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The twentieth century - predictability


Background to chaos and wild randomness: Galileo, Newton, Laplace
Benoît Mandelbrot Mathematician
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Before I begin to speak of my work in mathematics, in physics and in economics separately, I would like to say a few words of the notions of chaos and wild randomness, which I will come back to repeatedly, but which deserve to be spoken about separately. Now chaos is a word that has acquired an extraordinary popularity in recent decades, sometimes for bad reasons because it is misunderstood, but also for a very good reason. And to understand it very well I think it is very important to go back several centuries to the eighteenth century. After Newton's work became known in France it became a topic of extraordinary passion on the part of the intellectuals. In a way the intellectuals were very much wedded to a scheme of things that went back to Aristotle, which said that on earth everything's a mess, and in the heavens everything is perfect. That is, the stars proceed, the planets proceed along well-defined trajectories, the sun is flawless, the moon is flawless. On earth everything is messy, nothing's predictable, everything is terrible. Now Galileo showed that in fact there was some regularity on earth, and there was also messiness in the sky. But Newton was the one who made this idea go through very deeply. It was very shocking to intellectuals in the eighteenth-century because they really took it for granted that in the sky you could predict everything in advance. But on earth the story was embodied in this little rhyme about "for the sake of a nail the horse was lost, for the sake of a horse a battle was lost, for lack of a battle a war was lost, for lack of a war a kingdom was lost". Very tiny differences initially can lead to totally different behaviour. Two people have to meet; one is late; the first doesn't wait; a beautiful match is off. It's very familiar, and Newton gave this totally shattering notion, which in fact in substantial parts of the world we understand; total predictability prevails. Laplace followed by proclaiming a kind of overwhelming imperialist view that one could predict everything precisely; one could also reconstitute the past by knowing the present very accurately; and he wrote it in a very eloquent fashion that was very influential on science. So science, the hard sciences, predicted, and everything else did not. That was something, which the scientists believed, but I think the common man never believed. Underlying all kinds of acknowledgement of the power of science, I believe there was always strong resistance: 'that wouldn't work'.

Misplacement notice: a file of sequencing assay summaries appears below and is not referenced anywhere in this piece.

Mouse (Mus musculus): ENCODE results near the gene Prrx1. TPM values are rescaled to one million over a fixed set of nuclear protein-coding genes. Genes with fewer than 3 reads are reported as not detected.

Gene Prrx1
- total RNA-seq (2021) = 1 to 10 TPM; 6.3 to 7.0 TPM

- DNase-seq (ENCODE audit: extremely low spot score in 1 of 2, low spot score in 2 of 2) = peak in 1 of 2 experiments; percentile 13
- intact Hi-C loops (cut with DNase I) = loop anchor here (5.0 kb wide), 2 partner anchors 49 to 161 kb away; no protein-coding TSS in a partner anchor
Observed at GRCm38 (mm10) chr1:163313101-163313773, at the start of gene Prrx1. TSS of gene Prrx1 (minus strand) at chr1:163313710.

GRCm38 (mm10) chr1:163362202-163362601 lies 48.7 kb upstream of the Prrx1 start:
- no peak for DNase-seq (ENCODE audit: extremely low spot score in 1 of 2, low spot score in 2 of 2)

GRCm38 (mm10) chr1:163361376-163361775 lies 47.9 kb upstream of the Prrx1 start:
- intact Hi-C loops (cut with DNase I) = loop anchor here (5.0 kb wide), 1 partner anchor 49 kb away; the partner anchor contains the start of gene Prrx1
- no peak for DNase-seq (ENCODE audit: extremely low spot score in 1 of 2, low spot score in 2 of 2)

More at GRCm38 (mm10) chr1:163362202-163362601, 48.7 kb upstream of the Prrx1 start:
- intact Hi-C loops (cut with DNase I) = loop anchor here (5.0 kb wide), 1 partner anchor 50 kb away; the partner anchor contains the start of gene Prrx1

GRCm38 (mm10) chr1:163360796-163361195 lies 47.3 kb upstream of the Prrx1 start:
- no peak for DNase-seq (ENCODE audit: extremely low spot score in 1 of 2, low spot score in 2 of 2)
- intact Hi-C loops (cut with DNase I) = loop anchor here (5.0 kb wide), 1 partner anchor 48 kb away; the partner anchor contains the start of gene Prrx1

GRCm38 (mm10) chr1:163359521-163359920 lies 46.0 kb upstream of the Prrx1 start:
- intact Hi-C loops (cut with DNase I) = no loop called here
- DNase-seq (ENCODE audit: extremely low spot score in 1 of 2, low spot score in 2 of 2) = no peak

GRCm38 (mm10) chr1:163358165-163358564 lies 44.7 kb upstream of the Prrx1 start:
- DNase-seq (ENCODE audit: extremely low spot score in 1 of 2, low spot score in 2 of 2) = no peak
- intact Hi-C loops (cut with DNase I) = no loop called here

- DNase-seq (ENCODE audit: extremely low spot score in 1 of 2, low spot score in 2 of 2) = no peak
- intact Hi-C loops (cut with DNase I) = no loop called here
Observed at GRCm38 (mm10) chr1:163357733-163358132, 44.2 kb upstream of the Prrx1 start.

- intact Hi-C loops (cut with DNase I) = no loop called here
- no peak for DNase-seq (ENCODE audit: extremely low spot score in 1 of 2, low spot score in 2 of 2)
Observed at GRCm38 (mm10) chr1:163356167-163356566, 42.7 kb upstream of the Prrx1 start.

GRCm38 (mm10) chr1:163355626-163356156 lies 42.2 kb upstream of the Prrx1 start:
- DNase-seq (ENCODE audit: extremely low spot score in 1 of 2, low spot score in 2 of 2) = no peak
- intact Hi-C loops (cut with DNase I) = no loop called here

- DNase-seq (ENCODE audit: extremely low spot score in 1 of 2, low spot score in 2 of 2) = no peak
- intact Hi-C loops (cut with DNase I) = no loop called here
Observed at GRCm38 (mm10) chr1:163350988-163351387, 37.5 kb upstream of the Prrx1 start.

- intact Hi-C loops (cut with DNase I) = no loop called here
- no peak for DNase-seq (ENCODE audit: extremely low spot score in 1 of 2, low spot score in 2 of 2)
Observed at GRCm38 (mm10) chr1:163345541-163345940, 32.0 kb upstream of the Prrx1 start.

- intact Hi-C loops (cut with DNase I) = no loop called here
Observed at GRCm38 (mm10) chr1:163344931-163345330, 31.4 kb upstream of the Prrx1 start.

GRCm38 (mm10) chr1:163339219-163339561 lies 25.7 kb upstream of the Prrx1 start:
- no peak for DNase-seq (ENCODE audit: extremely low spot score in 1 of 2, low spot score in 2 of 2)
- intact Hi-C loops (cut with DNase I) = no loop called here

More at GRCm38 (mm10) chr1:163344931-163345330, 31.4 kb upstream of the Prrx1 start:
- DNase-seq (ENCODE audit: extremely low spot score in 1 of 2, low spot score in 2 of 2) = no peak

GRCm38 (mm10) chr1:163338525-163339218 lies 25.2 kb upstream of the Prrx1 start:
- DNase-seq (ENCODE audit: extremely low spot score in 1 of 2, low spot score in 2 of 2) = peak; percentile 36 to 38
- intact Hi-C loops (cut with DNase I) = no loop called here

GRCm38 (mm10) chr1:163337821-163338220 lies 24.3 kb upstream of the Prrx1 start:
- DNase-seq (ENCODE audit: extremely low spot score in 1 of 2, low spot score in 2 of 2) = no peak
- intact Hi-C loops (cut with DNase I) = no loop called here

Benoît Mandelbrot (1924-2010) discovered his ability to think about mathematics in images while working with the French Resistance during the Second World War, and is famous for his work on fractal geometry - the maths of the shapes found in nature.

Listeners: Bernard Sapoval Daniel Zajdenweber

Bernard Sapoval is Research Director at C.N.R.S. Since 1983 his work has focused on the physics of fractals and irregular systems and structures and properties in general. The main themes are the fractal structure of diffusion fronts, the concept of percolation in a gradient, random walks in a probability gradient as a method to calculate the threshold of percolation in two dimensions, the concept of intercalation and invasion noise, observed, for example, in the absorbance of a liquid in a porous substance, prediction of the fractal dimension of certain corrosion figures, the possibility of increasing sharpness in fuzzy images by a numerical analysis using the concept of percolation in a gradient, calculation of the way a fractal model will respond to external stimulus and the correspondence between the electrochemical response of an irregular electrode and the absorbance of a membrane of the same geometry.

Daniel Zajdenweber is a Professor at the College of Economics, University of Paris.

Duration: 3 minutes, 14 seconds

Date story recorded: May 1998

Date story went live: 24 January 2008